When the Faculty Distinction Fund was announced, faculty leaders of the university strategic plan’s “cross-cutting” initiatives sat up and took notice. Ken Brigham, professor of medicine, describes joint plans for a “Predictive Health Institute” with Georgia Tech, which will unite researchers from the basic sciences, the health sciences, religion, business, sociology, anthropology, public health, and other areas under one roof. “We anticipate that the Faculty Distinction Fund will be the source of some support. There will be ten or fifteen Emory faculty and a similar number from Tech, and the majority will be new faculty. The opportunity to bring distinguished faculty from the outside has the potential to enhance the quality of faculty at all levels.”

Alongside the excitement, however, there is some urgency, even anxiety, running through these ambitions. “Neuroscience at Emory is outstanding because we have a very large, phenomenal, and collaborative group of faculty across the university who are internationally recognized, says Allan Levey, professor and chair of neurology. “But the neuroscience community needs investment by the university to maintain and develop this opportunity. Other institutions recognize the huge opportunities in the basic and clinical neurosciences and are investing hundreds of millions of dollars. Emory is fortunate to be a current ‘destination’ for top neuroscience trainees and faculty, and to have unique resources like Yerkes that competitors can’t match. But because neuroscience is one of the most exciting frontiers in science, other institutions can and will soon catch up with Emory if we don’t invest. We’re at huge risk of losing our advantage; the top tier [of faculty and trainees] is easily plucked off.”

David Lynn and Dobbs Professor of Computer Science Vaidy Sunderam, co-leaders of the Computational and Life Sciences Initiative, are now involved in a search for a director of the initiative, the first of ten new searches to take place in that area in the next five years. “The resources are there to kick this into motion,” Lynn says, referring to the Emtriva proceeds. Two floors of a new addition to the chemistry building will accommodate offices and labs for the new faculty. “Time is of the essence,” says Sunderam. “A lot of people understand that these are going to be the transforming technologies in the sciences over the next ten to fifteen years.”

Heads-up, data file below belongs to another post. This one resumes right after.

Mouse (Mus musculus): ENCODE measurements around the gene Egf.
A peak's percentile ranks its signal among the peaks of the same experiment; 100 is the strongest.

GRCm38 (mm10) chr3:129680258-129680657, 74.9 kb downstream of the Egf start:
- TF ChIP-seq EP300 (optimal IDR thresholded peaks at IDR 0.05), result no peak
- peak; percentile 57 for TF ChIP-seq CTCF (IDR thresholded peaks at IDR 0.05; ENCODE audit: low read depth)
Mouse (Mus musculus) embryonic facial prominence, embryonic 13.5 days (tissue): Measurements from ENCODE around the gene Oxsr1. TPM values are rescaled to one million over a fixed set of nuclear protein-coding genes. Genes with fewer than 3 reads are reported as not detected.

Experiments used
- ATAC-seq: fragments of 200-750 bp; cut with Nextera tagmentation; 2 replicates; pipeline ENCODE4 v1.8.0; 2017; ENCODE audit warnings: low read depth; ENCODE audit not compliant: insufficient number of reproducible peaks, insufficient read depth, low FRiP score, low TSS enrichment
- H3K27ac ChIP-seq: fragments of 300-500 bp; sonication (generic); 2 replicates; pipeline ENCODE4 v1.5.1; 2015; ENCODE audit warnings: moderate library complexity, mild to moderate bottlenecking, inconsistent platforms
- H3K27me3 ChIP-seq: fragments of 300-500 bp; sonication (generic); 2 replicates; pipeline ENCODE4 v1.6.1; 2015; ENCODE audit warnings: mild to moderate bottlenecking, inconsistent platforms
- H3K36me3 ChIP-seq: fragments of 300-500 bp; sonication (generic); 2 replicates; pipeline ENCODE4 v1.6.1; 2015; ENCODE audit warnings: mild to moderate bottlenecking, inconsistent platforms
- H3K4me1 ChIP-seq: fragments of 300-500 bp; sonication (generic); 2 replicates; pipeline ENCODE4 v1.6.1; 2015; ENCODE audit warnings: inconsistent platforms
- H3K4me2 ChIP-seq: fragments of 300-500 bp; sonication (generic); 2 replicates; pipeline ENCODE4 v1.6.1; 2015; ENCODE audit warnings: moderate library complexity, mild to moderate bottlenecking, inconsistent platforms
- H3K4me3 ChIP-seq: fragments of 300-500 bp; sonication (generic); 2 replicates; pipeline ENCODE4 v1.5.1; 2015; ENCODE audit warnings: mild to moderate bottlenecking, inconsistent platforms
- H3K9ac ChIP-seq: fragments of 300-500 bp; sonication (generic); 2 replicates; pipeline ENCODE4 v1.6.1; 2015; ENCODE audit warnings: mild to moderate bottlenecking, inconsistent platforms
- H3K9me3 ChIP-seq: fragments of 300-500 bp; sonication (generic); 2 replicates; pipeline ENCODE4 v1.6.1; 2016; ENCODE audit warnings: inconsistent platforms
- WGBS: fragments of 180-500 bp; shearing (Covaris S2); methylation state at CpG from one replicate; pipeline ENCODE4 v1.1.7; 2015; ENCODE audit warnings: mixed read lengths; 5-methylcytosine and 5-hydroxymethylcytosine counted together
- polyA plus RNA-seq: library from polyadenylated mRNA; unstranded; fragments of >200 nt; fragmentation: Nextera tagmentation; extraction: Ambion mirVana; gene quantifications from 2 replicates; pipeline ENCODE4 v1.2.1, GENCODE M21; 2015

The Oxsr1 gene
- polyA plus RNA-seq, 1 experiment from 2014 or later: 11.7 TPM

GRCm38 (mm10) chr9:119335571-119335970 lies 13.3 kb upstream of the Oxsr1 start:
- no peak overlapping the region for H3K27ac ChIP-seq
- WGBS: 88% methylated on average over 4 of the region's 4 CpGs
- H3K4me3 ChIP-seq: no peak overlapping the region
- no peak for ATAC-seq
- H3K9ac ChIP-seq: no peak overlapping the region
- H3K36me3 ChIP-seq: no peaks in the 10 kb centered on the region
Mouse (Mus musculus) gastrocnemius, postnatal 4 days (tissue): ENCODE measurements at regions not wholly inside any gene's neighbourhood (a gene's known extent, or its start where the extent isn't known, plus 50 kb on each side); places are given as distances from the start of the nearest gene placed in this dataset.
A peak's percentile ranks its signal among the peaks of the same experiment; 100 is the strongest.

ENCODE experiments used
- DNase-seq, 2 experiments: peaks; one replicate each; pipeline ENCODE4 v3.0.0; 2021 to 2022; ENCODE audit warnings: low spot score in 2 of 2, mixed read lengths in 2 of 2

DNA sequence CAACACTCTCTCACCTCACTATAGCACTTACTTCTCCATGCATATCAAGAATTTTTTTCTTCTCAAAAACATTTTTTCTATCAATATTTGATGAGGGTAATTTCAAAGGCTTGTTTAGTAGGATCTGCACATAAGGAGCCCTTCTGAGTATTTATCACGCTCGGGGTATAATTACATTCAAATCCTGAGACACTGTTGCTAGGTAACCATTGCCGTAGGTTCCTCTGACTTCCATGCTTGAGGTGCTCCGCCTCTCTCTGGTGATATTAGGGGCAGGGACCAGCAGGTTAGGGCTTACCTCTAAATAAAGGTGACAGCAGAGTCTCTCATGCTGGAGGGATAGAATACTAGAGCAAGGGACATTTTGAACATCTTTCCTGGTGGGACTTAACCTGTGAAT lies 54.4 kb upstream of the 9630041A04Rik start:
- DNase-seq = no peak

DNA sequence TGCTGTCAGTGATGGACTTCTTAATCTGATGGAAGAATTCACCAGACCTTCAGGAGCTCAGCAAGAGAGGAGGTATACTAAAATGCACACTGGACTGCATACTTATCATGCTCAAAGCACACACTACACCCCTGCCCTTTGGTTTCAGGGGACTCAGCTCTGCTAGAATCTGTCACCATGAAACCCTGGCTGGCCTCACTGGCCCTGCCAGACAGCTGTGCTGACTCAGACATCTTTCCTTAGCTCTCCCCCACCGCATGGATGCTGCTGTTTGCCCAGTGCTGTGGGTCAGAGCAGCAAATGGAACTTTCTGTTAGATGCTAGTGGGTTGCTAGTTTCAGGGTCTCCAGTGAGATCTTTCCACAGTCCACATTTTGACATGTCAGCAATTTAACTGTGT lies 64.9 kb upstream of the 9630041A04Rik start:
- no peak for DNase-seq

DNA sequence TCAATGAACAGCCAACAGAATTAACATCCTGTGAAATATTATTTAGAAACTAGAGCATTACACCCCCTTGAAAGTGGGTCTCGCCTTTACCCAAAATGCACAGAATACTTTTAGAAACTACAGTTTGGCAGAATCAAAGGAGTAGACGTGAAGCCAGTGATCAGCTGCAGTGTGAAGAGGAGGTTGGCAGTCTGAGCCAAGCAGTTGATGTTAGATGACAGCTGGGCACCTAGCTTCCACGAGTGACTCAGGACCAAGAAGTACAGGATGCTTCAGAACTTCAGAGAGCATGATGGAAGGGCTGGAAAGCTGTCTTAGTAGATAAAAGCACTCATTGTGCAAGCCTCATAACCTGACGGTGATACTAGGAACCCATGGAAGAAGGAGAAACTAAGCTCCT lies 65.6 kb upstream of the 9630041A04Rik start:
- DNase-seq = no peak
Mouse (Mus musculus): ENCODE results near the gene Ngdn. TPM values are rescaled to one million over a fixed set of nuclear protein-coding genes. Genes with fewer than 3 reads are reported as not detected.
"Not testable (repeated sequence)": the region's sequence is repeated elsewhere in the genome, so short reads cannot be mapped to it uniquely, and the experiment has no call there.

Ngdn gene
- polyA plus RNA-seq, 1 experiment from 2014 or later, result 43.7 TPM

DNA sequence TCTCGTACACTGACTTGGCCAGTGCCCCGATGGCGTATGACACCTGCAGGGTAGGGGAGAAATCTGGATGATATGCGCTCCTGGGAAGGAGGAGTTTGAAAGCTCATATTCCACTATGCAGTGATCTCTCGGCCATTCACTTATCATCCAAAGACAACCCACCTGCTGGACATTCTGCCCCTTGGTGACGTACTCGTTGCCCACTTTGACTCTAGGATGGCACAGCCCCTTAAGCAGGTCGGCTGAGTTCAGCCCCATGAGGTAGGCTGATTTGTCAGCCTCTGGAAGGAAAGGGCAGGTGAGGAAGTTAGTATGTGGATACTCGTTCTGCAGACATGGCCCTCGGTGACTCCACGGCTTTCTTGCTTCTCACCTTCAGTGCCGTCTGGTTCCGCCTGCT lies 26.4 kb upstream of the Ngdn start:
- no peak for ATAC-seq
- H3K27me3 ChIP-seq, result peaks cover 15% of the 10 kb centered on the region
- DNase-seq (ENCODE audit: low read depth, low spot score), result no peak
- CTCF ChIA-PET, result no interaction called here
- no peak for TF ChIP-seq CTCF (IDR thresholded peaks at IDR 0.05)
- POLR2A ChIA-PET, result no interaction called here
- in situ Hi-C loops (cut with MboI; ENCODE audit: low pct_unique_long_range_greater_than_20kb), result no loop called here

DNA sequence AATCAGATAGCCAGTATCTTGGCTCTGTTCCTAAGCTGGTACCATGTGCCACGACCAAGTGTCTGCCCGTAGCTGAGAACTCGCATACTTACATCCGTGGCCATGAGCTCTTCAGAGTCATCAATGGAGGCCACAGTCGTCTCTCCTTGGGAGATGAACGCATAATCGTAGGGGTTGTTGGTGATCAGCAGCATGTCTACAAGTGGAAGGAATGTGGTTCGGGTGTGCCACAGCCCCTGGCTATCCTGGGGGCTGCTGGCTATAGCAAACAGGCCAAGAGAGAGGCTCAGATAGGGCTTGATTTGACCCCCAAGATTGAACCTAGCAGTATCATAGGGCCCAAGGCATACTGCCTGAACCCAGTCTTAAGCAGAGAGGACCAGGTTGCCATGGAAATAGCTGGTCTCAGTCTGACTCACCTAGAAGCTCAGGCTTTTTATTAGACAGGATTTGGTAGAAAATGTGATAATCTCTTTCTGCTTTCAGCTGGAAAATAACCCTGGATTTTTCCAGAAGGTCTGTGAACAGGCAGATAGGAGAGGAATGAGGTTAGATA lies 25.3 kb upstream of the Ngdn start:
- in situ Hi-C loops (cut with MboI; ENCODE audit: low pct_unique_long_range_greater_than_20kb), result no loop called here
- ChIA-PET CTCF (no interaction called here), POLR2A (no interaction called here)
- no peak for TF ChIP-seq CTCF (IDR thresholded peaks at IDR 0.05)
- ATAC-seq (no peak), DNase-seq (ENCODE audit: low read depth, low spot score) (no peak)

Lynn adds, “If you look at [other institutions’] strategic plans, they’re all about finding ways to steal someone else from somewhere else. We’re all playing the same game.”

Growing our own

For many, though, simply having a more functional and equitable work environment is the priority, and that means better research administration, faculty development, sabbaticals, and a teaching center—to name a few. “The faculty is wildly overextended between teaching, research, and service commitments,” says Associate Professor of History Judith Miller. “One of the deepest problems for morale is the concern that we have shifted to a two-tiered faculty. Colleagues often express that they are demoralized because there are some who come in, do little undergraduate teaching, [and have] few expectations that they need to do any service. If those colleagues do service they often don’t do it in a meaningful fashion. Then others, especially but not solely at the assistant and associate rank, often end up doing much of the work behind that person. We must address the teaching and service imbalances if we are going to reach our research ambitions.”

A related problem is salary compression: when a junior faculty is hired at a market-competitive salary, often the disparity between the new hire’s salary and the salary of a senior faculty member in the same field seems inexplicably small. In some cases, the junior faculty salary is greater than the senior. “Not only does it alienate a lot of people who know they don’t have to take this,” says Candler Professor of English and Women’s Studies Frances Smith Foster, “but in some ways it makes everybody have a skewed sense of purpose when the biggest and the best go to the newest and least experienced.”

Nadine Kaslow, professor of psychiatry and chair of the President’s Commission on the Status of Women, is working with Senior Vice Provost for Academic Planning and Faculty Development Claire Sterk on an examination of gender inequities. “[One] issue is whether women get hit disproportionately with service responsibilities—and ones that don’t count
all that much for promotion and tenure, such as serving on lots of little committees and mentoring lots of people, while the more powerful committees are still more populated by men,” Kaslow says.

Dobbs Professor of Anthropology Bruce Knauft adds that unbalanced service commitments fall not just on women. “There’s some perception that the people who do a good job at service become a victim of their own success and get reappointed.” He points to the number of faculty at the rank of associate professor for seven or more years (see chart on opposite page). “The initial assumption is that too many associate professors means deficient research, and it’s possible that’s part of the equation. The question of whether this stems partly from Emory’s strong emphasis on teaching and service remains open.” That emphasis also may be the dark side of collegiality. “Maybe Emory fosters a greater sense of personal identification with your unit, and the onus of leadership done badly weighs heavier on an individual,” Knauft says. “If you were at a school where people float in and out and they’re an intellectual star in their own universe, you wouldn’t worry so much.”

But perhaps, says David Lynn, feeling chronically overburdened is just a condition of being at an ambitious institution. “It’s what you have to do if you want to ride this horse. The flip side is feeling stodgy and stuck and immobile and divisive. Not to slight the fact that people are overextended; I think they are. But it’s part of where we are right now in our
evolutionary history.”—A.O.A.